“The feminine love of color, the longing for decoration, as well as pride in skill of needlecraft, found riotous expression in quilt making. Women revelled in intricate and difficult patchwork; they eagerly exchanged patterns with one another; they talked over the designs, and admired pretty bits of calico and pondered what combinations to make, with far more zest than women ever discuss art or examine high art specimens together to-day. There was one satisfactory condition in the work, and that was the quality of cottons and linens of which the patchwork was made. Real India chintzes and palampores are found in these quilts, beautiful and artistic stuffs, and the firm, unyielding, high-priced, ‘real’ French calicoes.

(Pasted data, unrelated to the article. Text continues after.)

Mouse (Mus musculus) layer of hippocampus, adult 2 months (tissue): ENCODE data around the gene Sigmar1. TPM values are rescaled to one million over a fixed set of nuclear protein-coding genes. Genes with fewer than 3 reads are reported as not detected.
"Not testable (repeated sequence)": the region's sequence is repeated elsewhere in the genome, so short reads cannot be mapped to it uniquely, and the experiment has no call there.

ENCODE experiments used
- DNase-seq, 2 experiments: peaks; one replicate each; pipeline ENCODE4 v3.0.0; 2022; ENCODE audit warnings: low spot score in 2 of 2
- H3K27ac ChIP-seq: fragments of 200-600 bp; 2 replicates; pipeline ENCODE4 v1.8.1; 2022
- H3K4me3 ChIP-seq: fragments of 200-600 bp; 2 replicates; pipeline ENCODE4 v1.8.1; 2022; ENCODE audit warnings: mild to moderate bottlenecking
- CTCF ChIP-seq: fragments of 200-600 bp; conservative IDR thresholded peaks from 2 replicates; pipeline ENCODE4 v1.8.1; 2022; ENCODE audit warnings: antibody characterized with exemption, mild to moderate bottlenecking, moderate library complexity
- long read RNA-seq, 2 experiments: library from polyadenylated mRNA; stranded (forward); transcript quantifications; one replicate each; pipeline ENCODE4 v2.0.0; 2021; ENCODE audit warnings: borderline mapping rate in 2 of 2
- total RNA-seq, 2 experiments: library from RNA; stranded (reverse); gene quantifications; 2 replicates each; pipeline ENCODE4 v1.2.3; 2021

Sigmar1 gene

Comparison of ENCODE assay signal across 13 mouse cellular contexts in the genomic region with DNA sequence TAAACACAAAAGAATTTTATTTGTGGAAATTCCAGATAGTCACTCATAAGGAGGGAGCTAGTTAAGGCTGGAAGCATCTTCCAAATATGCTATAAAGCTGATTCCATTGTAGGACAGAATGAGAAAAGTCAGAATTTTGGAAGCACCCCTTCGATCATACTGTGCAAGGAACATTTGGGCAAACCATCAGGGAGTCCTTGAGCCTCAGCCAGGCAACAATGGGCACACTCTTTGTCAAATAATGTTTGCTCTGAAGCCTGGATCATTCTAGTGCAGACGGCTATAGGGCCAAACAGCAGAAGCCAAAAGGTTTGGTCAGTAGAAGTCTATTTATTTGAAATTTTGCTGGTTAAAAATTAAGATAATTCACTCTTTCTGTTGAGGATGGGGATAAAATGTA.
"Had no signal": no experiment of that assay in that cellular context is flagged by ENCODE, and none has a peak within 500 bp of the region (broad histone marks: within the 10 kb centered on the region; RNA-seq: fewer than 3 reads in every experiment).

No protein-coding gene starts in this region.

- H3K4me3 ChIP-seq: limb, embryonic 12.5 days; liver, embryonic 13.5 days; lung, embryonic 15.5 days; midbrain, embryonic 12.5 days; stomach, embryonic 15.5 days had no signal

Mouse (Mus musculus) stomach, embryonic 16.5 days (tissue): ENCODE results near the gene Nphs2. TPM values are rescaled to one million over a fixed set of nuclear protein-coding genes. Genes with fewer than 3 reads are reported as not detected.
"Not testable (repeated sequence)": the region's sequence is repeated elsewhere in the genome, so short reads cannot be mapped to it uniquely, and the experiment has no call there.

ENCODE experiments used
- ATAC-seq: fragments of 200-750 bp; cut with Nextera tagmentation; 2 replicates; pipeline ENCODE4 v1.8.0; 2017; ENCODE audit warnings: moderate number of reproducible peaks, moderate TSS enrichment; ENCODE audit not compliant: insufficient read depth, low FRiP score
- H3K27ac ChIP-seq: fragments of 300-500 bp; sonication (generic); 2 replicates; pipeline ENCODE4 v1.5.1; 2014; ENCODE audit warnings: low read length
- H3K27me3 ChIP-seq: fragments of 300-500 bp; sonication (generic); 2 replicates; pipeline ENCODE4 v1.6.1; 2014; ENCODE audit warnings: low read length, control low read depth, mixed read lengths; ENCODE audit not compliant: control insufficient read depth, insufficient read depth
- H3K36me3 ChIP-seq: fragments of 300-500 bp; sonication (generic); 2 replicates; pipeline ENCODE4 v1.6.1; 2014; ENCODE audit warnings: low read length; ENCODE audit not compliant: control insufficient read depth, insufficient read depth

Part IIPart IIIPart IV